1. Renewable Energy Standard – electricity generation remains the state’s largest contributor to climate pollution, and to tackle emissions from this sector the state proposes a 50% RES by 2030, in service of 60% of the state’s electricity coming from renewable sources by 2030. Rapidly cutting emissions from the electric power sector is essential to meeting 2030 reduction targets, in Michigan and across the U.S., and so a policy like the one proposed is critical to help meet those targets. In fact, analysis after analysis shows that the power sector needs to secure at least an 80% reduction in carbon pollution below 2005 levels by the end of the decade for the U.S. to have a fighting chance to hit its economy-wide goals. This is why other states, like Colorado and Oregon, have recently established clean energy policy approaches that focus on limiting pollution in the electric power sector. Policies that focus on specific technology deployment– such as renewable portfolio standards, which require a percentage of electricity to come from renewable resources but do not cap total emissions from the sector – can be a valuable part of the solution set, helping deploy the types of clean technologies that will power our future. However, an RPS cannot guarantee emissions outcomes and must be paired with a policy that ensures pollution declines at the pace and scale necessary.
  2. Electric Vehicle charging and purchase incentives – transportation is the second largest source of emissions in the state, and the state proposes to tackle these emissions through a combination of purchase incentives that make EVs less expensive and buildout of EV charging infrastructure to support 2 million EVs on the road by 2030. These actions can help accelerate EV uptake, and their implementation is likely to be a valuable part of decarbonizing transportation. Without an analysis of how these policies will impact transportation emissions and how that fits a comprehensive plan to reduce economy-wide emissions by 52%, however, the scale of the transition outlined may not be sufficient to achieve the state’s goals. Because average turnover for passenger vehicles is over a decade, ensuring swift transitions to EVs is critical to meeting near-term climate goals. With automakers like GM committed to sell only zero-emission vehicles by 2035, the birthplace of the auto industry has the chance to lead the transition to zero-emission transportation and in doing so reduce climate pollution, create jobs, save families money and improve public health.
  3. Decarbonizing buildings – unlike other proposed solutions, the Plan includes a sector-specific emission reduction target for building heat: a 17% reduction in GHGs by 2030. This kind of emissions-focused target is a critical step in determining the right mix of policies. While the plan includes several policies to decarbonize buildings, many of which are likely to be important for meeting the overall goal set in the Plan, there is limited specificity regarding how these policies add up to the reduction target identified. Examples of state policies focused on sector-specific emissions limits that Michigan could look to as guidance include Oregon’s binding limit on emissions from fuel suppliers, which would cap emissions at 50% of 2005 levels by 2035 and 90% by 2050 from transportation fuels and natural gas; and Massachusetts’ work to develop a policy menu—including designing a pollution limit—to achieve a specific sectoral targets from transportation, gas distribution and other sectors.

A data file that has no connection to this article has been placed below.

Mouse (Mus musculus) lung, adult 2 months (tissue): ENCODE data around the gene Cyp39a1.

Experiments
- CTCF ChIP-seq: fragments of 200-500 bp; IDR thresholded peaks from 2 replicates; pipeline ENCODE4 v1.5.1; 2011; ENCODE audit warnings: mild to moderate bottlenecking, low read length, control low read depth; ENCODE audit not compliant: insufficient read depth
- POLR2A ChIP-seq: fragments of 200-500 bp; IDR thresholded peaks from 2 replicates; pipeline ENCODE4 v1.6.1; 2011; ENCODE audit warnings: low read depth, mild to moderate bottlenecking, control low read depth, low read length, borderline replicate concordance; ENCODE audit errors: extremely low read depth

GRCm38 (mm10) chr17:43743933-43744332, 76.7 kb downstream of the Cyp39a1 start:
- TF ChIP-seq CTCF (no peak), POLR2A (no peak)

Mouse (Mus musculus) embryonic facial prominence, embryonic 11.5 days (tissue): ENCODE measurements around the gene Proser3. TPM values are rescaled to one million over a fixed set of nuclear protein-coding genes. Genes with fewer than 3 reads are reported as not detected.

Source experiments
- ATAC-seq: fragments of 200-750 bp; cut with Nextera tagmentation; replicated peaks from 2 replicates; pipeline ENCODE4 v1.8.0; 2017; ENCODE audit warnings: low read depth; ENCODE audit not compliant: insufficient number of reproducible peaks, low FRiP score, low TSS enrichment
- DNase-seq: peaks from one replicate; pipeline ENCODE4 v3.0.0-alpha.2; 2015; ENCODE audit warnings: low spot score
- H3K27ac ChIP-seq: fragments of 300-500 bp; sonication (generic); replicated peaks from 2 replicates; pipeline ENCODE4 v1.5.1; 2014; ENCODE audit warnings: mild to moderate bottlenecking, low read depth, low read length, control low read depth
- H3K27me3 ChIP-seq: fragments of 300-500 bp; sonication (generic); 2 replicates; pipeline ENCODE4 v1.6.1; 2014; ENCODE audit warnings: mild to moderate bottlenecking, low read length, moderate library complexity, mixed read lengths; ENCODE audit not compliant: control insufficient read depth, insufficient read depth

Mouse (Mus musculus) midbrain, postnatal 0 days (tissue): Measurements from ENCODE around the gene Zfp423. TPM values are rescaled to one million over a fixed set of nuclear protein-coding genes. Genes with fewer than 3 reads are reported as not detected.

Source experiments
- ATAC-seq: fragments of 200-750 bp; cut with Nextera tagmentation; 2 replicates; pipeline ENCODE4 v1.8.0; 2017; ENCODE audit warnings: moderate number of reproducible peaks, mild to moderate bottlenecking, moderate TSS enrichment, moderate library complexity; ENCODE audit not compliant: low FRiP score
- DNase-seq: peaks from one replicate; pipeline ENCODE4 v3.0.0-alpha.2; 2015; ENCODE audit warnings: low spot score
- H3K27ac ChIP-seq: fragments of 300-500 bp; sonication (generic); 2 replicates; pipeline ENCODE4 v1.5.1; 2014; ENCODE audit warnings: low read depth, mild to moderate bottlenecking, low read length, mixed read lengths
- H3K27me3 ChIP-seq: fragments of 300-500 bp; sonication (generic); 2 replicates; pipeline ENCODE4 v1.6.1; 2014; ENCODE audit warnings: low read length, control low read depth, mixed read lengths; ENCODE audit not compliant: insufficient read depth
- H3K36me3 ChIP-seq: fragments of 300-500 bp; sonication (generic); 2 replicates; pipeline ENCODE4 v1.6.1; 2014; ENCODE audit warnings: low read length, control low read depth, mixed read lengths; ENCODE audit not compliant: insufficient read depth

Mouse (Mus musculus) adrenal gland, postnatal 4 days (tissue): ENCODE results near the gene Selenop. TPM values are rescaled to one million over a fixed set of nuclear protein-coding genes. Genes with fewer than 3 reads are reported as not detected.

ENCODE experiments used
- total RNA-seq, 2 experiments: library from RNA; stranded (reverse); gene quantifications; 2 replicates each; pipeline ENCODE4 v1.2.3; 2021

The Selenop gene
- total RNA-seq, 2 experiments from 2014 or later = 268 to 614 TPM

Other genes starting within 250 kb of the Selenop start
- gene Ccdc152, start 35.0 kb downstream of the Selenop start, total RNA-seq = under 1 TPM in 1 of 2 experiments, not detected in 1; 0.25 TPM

Taking the next steps toward solid policies that deliver

At its core, climate change is a pollution problem, and policy approaches should treat it like one. The Michigan Department of Environment, Great Lakes, and Energy (EGLE) has robust authority to regulate air pollution under the Natural Resources and Environmental Protection Act. Since that statute was adopted nearly thirty years ago, EGLE has adopted numerous rules to regulate air pollution in the state.

Michigan does not have to look far to see how this can be done: States like Pennsylvania and Oregon have just concluded regulatory efforts, using existing authority to control air pollution, to put direct limits on different sources of greenhouse gas pollution including via caps on emissions from electric generators in the power sector, fuel suppliers in the transportation sector, and fuels such as natural gas in the buildings sector. Moreover, over a dozen U.S. states have adopted regulations that put in place firm and enforceable limits on greenhouse gas pollution that can ensure commitments are met – an essential component to climate leadership. These programs would work hand-in-hand with the policies focused on transitioning to zero-emission technologies outlined in the Plan.

So where does Michigan go from here? Michigan’s leaders should immediately take these three next steps to meet the climate challenge, secure new good-paying, clean energy job opportunities and cut harmful air pollution:

  1. Identify and thoroughly understand the state’s current emissions trajectory and the “gap” between projected emissions and its emissions targets. This should start with the state’s own comprehensive emissions inventory, from which it can assess future emissions projections and where they are compared to its reduction targets.
  2. Once this gap is clearly understood, EGLE should measure and align its policies with its targets, by quantifying the potential pollution reductions of state policies to understand which drive the deepest reductions with the greatest level of certainty. Regulators should also total the potential reductions from each policy and add them together in a comprehensive, economy-wide plan that’s capable of closing the state’s emissions gap.
  3. Swiftly put meaningful policies in place, leveraging an expansive toolbox – especially with tools EGLE already has – to maximize emission reductions in the near-term and ensure the state is able to limit overall climate pollution.